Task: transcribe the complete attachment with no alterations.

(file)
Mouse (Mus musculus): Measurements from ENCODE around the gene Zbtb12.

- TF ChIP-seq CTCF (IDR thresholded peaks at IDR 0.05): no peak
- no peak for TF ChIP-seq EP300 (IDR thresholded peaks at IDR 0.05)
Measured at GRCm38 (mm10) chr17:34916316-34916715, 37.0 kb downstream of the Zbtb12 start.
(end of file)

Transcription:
Mouse (Mus musculus): Measurements from ENCODE around the gene Zbtb12.

- TF ChIP-seq CTCF (IDR thresholded peaks at IDR 0.05): no peak
- no peak for TF ChIP-seq EP300 (IDR thresholded peaks at IDR 0.05)
Measured at GRCm38 (mm10) chr17:34916316-34916715, 37.0 kb downstream of the Zbtb12 start.